“Surprise, I’m alive,” he whispered. “But, then, I’ll bet you’ve known all along that I didn’t die in that boating accident. Hey, you’re psychic, after all. But you sure hoped I was dead, didn’t you? Well, I’m here. I won’t stay long. Just stopped in to let you know that you lost and I won. Are you listening, you son of a bitch?”
Quinn’s eyelids twitched. One withered hand moved slightly. Lander smiled. A euphoric satisfaction twisted and melded with the old fury.
“So you can hear me,” he said. “That’s good. Because I want you to go to your grave knowing that I know everything, how you lied to me, how you tried to cheat me out of my inheritance, everything. I’m on the trail of that lab notebook. I’ve traced it to the Pacific Northwest. Once I have that book, I’ll be able to find that lost mine.”
Quinn’s eyelids fluttered and opened partway. Faded gray eyes, glazed with morphine and the oncoming chill of death, looked up at Lander.
“No,” Quinn rasped.
“A couple of years ago I found the one crystal that you kept as a souvenir. What’s more, I’ve learned how to use it to commit the perfect murder. I’ve run a number of successful experiments so far. Very useful, that crystal. But now I’m going after the whole damn mine full of those stones, and there’s nothing you can do to stop me.”
“You’re a dead man, or you will be very soon. They probably got a pool going out there at the nurses’ station, betting on whether or not you’ll make it through the night.”
“Lab book is psi-coded.” The breath rattled in Quinn’s chest. “Try to break it and you’ll destroy your senses. Maybe kill yourself.”
“I heard the rumors about the code,” Lander said. “But I haven’t told you the best part yet. I’ve already located a code breaker in Seattle. She’s a freelancer in the underground hot-books market. I’m going to use her to acquire the book for me and break the encryption. Sort of a two-for-one deal.”
Quinn stared at him with an expression of gathering horror. Lander smiled, pleased.
“You don’t fear death, but you’re terrified that I’ll get my hands on that lab notebook, aren’t you?” he said. “And I will, old man, I will. I am so very close.”
“No,” Quinn wheezed. “You don’t understand. The crystals are dangerous. You can’t reopen the mine.”
“The Phoenix Mine was my inheritance. You had no right to keep it from me. But I’m going to find it now. I’ve been working on my plan for months. Now everything is in place in Seattle. I almost wish you were going to live long enough to see me reopen that mine. Almost.”
Quinn moved his head restlessly on the pillow. “You don’t know what you’re doing.”
“You’re wrong.” Lander stepped back from the bed. “I know exactly what I’m doing. I’m going to claim what belongs to me.”
“Good-bye, you pathetic bastard.” Lander started to turn away but paused, eyeing the IV lines. “You know, it’s tempting to put a pillow over your face and finish you off right now. But I want you to have a little more time to think about how you failed to cheat me out of what’s mine. I want you to suffer a little longer, Dad.”
Lander turned on his heel and walked swiftly out of the room. If he stayed for even another minute, he would give in to the rage and the urge to pull the plug on the old man.
Once out in the hall, he went quickly toward the elevators. He could feel the eyes of the medical staff boring into his back. Screw them. He was never going to see any of them again.
In room 322, Quinn’s head cleared a little as he raised what was left of his old talent. The effort dumped a small jolt of adrenaline into his bloodstream, countering the effects of the drugs. After three fumbling attempts, he managed to press the call button.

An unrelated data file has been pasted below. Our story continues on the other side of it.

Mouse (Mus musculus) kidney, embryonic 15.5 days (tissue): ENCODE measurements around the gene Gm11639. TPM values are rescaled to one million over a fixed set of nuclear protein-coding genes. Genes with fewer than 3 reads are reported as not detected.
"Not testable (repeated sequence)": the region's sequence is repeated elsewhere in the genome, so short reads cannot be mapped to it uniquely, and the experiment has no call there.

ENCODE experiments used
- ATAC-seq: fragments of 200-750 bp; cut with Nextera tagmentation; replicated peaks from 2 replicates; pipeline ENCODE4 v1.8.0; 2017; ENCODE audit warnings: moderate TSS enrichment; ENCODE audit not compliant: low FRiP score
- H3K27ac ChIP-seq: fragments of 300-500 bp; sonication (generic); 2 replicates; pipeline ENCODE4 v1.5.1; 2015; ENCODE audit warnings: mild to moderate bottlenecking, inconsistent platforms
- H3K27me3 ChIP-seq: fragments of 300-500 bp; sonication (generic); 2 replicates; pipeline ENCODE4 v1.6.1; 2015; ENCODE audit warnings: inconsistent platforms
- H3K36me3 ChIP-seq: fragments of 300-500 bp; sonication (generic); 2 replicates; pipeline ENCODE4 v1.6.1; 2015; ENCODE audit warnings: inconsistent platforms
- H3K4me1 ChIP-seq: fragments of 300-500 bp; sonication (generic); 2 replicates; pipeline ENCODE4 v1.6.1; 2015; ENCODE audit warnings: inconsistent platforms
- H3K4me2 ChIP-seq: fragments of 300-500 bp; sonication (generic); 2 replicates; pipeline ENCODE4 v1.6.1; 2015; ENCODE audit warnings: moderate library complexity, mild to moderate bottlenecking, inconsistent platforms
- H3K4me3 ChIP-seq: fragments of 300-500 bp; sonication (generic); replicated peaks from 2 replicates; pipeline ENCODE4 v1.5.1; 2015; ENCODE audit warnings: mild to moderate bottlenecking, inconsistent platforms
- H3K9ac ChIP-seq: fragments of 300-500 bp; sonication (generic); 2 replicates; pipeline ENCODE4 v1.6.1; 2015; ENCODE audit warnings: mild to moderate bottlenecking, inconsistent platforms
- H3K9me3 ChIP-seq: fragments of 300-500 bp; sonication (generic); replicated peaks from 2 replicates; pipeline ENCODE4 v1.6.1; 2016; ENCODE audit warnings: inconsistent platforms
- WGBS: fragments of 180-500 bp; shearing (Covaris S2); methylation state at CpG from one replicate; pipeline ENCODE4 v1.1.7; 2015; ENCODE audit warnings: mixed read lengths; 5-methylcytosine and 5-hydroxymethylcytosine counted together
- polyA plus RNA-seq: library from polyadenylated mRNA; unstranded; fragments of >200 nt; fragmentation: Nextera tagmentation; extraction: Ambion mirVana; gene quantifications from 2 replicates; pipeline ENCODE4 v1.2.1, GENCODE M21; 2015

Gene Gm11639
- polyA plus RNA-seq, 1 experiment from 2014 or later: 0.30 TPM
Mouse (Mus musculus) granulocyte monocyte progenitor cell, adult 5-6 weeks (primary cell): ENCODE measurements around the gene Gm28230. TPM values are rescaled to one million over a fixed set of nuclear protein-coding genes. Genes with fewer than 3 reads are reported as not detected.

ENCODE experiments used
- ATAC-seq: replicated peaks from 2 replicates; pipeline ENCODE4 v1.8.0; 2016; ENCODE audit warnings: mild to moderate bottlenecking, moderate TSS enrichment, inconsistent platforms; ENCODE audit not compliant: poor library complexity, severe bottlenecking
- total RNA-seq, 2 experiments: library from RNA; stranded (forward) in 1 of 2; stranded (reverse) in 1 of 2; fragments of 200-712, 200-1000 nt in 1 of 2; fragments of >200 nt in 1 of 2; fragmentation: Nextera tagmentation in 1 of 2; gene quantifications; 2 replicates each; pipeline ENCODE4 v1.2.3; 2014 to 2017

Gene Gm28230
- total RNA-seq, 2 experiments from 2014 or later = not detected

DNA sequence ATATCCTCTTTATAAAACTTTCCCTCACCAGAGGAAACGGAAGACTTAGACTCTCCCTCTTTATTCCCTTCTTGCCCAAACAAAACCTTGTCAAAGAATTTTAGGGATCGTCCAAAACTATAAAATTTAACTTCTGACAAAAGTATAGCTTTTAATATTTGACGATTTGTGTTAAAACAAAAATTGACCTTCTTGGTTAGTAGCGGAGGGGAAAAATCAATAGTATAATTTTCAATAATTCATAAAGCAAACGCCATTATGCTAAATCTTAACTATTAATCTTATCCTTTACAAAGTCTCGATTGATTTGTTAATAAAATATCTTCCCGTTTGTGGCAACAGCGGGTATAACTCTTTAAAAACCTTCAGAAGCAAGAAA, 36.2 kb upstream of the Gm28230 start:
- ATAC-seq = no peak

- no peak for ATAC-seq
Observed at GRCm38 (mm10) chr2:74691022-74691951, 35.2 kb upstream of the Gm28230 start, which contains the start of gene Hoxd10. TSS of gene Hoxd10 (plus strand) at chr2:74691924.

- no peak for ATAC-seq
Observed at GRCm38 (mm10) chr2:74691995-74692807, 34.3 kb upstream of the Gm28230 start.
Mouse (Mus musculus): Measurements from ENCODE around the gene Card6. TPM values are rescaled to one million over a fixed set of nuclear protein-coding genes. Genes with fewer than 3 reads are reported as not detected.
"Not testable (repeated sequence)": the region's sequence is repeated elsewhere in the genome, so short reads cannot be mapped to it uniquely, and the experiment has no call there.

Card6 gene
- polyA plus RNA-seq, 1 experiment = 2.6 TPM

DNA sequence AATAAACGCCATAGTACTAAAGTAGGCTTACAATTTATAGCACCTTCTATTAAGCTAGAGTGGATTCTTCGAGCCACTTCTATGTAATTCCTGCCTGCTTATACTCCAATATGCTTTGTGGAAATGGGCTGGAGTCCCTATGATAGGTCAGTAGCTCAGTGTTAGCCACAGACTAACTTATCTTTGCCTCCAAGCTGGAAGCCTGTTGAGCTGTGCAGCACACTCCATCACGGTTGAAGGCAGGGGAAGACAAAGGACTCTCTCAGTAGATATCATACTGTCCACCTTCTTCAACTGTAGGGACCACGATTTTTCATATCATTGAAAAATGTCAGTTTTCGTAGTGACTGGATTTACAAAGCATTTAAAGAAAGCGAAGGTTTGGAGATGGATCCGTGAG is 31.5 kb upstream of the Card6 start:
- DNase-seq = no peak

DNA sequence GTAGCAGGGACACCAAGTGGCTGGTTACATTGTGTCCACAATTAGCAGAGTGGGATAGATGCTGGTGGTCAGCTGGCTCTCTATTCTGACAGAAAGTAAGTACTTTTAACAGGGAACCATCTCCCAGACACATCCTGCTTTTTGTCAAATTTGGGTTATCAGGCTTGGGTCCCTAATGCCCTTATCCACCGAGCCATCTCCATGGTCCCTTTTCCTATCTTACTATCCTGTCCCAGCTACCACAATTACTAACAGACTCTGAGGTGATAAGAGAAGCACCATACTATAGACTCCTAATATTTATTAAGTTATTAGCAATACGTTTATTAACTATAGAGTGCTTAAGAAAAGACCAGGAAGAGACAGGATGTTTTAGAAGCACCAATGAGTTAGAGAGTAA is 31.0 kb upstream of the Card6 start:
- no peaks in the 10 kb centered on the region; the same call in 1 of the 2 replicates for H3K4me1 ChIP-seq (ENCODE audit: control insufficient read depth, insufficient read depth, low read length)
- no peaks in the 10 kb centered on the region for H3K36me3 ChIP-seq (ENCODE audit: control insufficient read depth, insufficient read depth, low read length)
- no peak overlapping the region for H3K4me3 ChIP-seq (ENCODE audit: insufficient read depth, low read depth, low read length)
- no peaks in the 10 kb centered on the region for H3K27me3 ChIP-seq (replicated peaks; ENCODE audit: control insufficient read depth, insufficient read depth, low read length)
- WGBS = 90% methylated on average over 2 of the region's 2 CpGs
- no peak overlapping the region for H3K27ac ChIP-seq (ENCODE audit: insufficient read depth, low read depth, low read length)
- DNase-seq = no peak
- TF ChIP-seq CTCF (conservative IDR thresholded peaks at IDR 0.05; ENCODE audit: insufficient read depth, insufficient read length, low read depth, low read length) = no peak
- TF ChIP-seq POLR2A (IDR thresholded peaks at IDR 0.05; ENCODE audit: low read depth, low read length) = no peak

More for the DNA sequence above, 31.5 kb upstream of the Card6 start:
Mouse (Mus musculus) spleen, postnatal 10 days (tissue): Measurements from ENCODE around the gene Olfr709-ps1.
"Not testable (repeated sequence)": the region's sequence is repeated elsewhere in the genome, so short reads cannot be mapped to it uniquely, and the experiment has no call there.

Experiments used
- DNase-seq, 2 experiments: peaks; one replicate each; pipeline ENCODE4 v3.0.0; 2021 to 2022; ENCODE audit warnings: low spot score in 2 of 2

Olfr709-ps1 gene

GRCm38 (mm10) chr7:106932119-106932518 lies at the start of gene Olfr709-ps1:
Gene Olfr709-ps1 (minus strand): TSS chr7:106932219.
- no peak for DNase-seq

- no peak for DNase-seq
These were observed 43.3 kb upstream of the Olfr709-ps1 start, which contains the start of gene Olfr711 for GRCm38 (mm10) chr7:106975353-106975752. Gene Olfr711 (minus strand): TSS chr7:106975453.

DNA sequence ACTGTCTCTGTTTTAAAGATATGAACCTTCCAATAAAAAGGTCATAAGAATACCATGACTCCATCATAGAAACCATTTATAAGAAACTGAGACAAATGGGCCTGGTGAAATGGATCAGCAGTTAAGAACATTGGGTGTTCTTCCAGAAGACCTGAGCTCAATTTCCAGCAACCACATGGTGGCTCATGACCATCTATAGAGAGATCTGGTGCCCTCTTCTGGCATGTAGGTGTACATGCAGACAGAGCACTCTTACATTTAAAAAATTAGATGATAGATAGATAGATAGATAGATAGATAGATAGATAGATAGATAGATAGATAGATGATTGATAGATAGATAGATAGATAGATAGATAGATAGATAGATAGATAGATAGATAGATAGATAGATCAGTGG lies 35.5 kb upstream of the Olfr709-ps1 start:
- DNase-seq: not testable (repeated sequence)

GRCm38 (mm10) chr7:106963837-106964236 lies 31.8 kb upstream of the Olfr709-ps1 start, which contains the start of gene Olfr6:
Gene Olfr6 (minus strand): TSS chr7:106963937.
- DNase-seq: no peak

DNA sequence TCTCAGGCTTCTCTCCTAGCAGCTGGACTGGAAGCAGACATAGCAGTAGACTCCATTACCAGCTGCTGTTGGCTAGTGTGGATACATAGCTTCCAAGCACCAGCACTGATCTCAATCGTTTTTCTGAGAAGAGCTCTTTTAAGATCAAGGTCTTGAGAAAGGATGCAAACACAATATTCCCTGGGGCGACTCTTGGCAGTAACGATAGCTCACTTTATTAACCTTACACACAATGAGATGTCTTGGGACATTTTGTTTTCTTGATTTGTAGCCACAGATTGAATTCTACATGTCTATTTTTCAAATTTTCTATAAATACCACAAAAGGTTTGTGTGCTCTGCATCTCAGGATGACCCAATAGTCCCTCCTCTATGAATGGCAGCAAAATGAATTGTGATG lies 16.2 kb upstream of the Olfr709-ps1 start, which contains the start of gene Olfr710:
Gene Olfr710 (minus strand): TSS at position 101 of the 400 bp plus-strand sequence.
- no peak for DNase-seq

The nurse appeared. Quinn dredged up the name out of his failing memory banks.
“Nathan,” he rasped.
“Are you in pain, Mr. Knox?” Nathan came to stand beside the bed. “I can give you another injection.”
“Forget the damn drugs. Help me make a phone call.”
“All right. I can dial it for you, if you like.”
“Number’s in my wallet. It was with me when I got here.”
“You aren’t supposed to bring valuables with you to the hospital,” Nathan said.
“Nothing valuable in my wallet except that phone number. Get it.”
Nathan went to the closet, pawed through the meager assortment of personal belongings and produced the aged, well-worn wallet. He brought it back to the bed and opened it.
“Dial the number on that old card,” Quinn said. “Elias Coppersmith. Hurry, man, I don’t have a lot of time.”
Nathan punched in the number. A man picked up. The voice had a faint, Western edge to it, the kind of voice you associated with cowboys and pilots. The classic Chuck Yeager twang, Nathan thought. The voice also had the ring of authority.
“I’m calling from Oakmont Hospital,” Nathan said. “A patient named Quinn Knox wants to speak with you, Mr. Coppersmith. He says it’s urgent.”
“Quinn? Put him on.”
Nathan helped Quinn grip the phone and maneuver it to his ear. Quinn pulled on the last of his fading strength and his talent. He got one last rush of energy.
“Elias?” he croaked. “That you?”
“Damn, it’s good to hear from you, Quinn. It’s been at least twenty, twenty-five years. Didn’t know you had my number.”
“I kept track of you,” Quinn said.
“Glad to hear it, but you should have stayed in touch. You sound awful. What the hell are you doing in the hospital?”
“Dying,” Quinn rasped. “What the fuck do you think I’m doing? Shut up and listen, because I don’t have a lot of time. I’m down to hours here, maybe minutes. I think someone may have found Ray Willis’s notebook.”
“Are you serious?”
“I just told you, I’m dying. Turns out people get real serious when shit like that happens.”
“Quinn, where is that hospital?”
“I’ll be on a company plane within the hour. Be there by morning.”
“Forget it,” Quinn rasped. “Not gonna last that long. Here’s what I know. There’s some rumors floating around in the hot-book market that the notebook has surfaced somewhere in your neck of the woods.”
“Last I heard you bought yourself a whole damn island up there in the San Juans.”
“Still got the island, but Willow and I just use it as a spring and summer getaway place. Moved the main headquarters of the company down here to Arizona years ago. There’s one division left in Seattle, the R–and–D lab. My oldest son, Sam, is the only one who lives year-round on the island.”